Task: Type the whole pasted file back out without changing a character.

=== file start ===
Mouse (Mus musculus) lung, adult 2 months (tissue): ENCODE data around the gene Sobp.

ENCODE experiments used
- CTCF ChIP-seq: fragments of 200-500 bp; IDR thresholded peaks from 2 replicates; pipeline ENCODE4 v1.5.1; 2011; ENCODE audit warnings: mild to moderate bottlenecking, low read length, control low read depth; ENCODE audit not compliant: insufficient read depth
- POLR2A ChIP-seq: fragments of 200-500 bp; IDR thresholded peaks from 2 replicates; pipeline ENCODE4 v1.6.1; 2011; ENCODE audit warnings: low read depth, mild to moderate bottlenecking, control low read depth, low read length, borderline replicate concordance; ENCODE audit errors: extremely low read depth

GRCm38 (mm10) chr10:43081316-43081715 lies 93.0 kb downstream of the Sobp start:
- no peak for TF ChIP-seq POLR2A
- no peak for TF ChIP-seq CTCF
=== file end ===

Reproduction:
Mouse (Mus musculus) lung, adult 2 months (tissue): ENCODE data around the gene Sobp.

ENCODE experiments used
- CTCF ChIP-seq: fragments of 200-500 bp; IDR thresholded peaks from 2 replicates; pipeline ENCODE4 v1.5.1; 2011; ENCODE audit warnings: mild to moderate bottlenecking, low read length, control low read depth; ENCODE audit not compliant: insufficient read depth
- POLR2A ChIP-seq: fragments of 200-500 bp; IDR thresholded peaks from 2 replicates; pipeline ENCODE4 v1.6.1; 2011; ENCODE audit warnings: low read depth, mild to moderate bottlenecking, control low read depth, low read length, borderline replicate concordance; ENCODE audit errors: extremely low read depth

GRCm38 (mm10) chr10:43081316-43081715 lies 93.0 kb downstream of the Sobp start:
- no peak for TF ChIP-seq POLR2A
- no peak for TF ChIP-seq CTCF